Business and City in Brief

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Broker charged with 6.6m pounds Salomon theft

An investment broker has been charged with stealing more than pounds 6m from Salomon Brothers in the City of London.

Alexander Darlow, 27, of Upper Belvedere, Kent, is accused of taking the money on or before May this year. He will appear at Horseferry Road Magistrates Court, London, next month, charged with the theft of pounds 6.6m.

Dixons mail order sale

Dixons has recouped some of the pounds 8.5m it paid in February for PC World, the computer superstore business, with the sale of most of the mail order and direct mail businesses. The price of the deal was not disclosed. Dixons will concentrate on expanding the retail operation.

Ford denies closures

Ford Motor of the US denied reports it was planning to close plants in Australia, where it employs 8,000 and controls 20 per cent of the car and truck market, and transfer production of Jaguar cars from the UK to the US.

Halifax deal

Halifax Building Society is launching a share-dealing service in conjunction with ShareLink, the no- frills stockbroker service that is about to come to the stock market. Money, page 20

Investor confidence up

An index of investor confidence compiled by Gallup for Pearl, the insurance company, has increased 0.8 points to 90 points over the last month. The rise in confidence was greatest among people aged 25 to 34. The index fell between May and June.

French uncertainty

French industrial production was stable overall in June, but business leaders remain uncertain about the short-term outlook and no improvement is expected in the coming months, the Bank of France says in its monthly business survey.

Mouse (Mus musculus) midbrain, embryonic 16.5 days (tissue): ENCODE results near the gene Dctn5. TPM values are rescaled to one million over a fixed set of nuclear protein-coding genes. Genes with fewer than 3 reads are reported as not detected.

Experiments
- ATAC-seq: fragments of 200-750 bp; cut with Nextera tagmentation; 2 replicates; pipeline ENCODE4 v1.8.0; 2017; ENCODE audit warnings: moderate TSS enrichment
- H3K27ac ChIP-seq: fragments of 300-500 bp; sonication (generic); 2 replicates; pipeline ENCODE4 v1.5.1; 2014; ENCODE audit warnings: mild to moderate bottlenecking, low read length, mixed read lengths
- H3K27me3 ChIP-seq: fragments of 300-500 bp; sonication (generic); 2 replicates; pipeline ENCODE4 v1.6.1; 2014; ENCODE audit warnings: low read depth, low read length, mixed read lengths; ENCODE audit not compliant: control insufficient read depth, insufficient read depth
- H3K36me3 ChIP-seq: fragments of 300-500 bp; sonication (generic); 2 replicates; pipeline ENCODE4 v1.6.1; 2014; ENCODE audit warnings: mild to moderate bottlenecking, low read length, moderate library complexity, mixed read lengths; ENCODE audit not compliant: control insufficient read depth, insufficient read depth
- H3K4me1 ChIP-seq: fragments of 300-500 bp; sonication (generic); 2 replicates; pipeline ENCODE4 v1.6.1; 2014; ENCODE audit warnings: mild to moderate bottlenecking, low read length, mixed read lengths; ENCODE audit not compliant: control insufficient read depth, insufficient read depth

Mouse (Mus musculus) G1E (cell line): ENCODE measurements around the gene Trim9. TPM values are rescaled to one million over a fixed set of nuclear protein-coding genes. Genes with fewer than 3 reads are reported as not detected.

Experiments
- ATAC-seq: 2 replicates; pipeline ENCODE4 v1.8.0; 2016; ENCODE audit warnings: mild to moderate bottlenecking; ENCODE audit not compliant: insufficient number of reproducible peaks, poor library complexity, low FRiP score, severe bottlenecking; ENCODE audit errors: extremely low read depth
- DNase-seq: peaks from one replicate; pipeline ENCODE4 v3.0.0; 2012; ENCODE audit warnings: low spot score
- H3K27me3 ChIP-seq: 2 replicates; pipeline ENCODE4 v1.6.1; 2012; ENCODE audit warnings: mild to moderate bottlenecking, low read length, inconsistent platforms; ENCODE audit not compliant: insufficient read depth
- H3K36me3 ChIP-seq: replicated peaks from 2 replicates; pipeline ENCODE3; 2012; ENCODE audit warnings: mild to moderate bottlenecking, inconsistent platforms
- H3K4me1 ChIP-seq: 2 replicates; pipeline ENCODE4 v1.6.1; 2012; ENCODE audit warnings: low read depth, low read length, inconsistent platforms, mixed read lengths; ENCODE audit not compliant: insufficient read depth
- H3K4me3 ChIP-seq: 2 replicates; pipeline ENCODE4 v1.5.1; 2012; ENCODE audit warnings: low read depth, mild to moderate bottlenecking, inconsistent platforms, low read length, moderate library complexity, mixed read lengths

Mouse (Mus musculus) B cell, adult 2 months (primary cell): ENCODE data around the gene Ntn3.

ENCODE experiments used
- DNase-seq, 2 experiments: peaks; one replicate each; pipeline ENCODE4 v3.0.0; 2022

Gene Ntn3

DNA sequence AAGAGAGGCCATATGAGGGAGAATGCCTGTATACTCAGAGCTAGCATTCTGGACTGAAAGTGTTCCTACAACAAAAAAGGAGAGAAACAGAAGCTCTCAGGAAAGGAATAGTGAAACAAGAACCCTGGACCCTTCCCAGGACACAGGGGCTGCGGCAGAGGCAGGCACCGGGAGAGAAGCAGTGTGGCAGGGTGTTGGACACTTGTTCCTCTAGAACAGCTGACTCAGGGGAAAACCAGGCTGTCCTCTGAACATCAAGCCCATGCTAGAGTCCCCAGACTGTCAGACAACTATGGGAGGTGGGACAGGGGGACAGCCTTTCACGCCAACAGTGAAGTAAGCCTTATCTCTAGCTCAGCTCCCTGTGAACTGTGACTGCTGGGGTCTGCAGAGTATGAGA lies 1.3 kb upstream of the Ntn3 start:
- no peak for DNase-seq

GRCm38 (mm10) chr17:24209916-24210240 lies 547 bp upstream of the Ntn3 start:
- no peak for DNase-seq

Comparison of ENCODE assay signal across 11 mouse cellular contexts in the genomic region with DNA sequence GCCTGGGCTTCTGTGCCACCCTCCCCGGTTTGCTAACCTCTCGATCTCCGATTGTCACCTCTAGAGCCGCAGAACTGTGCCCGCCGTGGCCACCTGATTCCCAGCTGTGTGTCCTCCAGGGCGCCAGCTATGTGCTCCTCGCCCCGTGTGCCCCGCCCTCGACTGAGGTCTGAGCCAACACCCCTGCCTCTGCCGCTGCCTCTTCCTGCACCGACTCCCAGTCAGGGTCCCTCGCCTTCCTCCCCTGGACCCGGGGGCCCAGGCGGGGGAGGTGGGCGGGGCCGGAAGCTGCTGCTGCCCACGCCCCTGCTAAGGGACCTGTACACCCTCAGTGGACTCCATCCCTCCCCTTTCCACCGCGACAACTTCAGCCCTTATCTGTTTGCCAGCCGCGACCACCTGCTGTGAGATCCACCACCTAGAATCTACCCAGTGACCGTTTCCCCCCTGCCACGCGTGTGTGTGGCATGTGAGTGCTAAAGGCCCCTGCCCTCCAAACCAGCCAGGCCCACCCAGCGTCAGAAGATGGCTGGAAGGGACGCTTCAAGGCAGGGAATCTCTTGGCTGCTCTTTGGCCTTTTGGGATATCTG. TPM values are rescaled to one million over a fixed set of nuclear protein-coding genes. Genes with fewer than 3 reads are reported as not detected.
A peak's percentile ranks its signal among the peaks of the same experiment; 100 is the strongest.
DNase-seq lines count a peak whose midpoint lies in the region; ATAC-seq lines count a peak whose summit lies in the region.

EC paper tigers

France called on the European Commission to introduce measures to protect the EC paper industry from cheap Finnish and Swedish imports following the devaluations of their currencies.

TV bid under scrutiny

Australia's broadcasting industry watchdog is investigating plans by Rupert Murdoch's News Corp to buy 15 per cent of Seven Network, which is being floated after the failure of Quintex, its former owner.

Fed Bank chief named

William McDonough will succeed E Gerald Corrigan as president of the New York Federal Reserve Bank on Monday. Mr McDonough, 59, has been executive vice- president of the New York Fed's financial markets group.

O&Y rescue approved

A US bankruptcy judge has approved a plan paving the way for an independent nine-member board to control the US arm of Olympia and York and attempt to restructure its dollars 5.3bn debt.

World Markets

New York: Weakness in high-technology shares and futures and options-linked trading left the Dow Jones average down 22.64 points at 3,528.29 by the close.

Tokyo: Late index-linked and corporate buying lifted the market after a quiet start ahead of tomorrow's general election. The Nikkei average added 173.51 to 20,331.53.

Hong Kong: Ending the second week of its downturn still depressed, the Hang Seng dropped another 53.32 points to 6,925.22.

Sydney: In a nervous market with modest turnover, the All Ordinaries slipped 6.1 points to 1,799.8.

Johannesburg: Gold shares recorded mild gains and industrials were marginally firmer, but the overall index eased a point to 4,112.

Frankfurt: A late technical surge in anticipation of today's expiry of options took the DAX index 5.8 points higher to 1,813.46.

Paris: Strong gains in bond futures helped the CAC-40 index to 1,974.93, an 11.85-point advance.

Zurich: The Swiss Performance Index lost 2.22 points to 1,511.21.

Milan: Sentiment was lifted by the addition of 40 stocks, including Fiat, to the screen-traded system. The MIB rose three points to 1,225.

London: Report, page 19.

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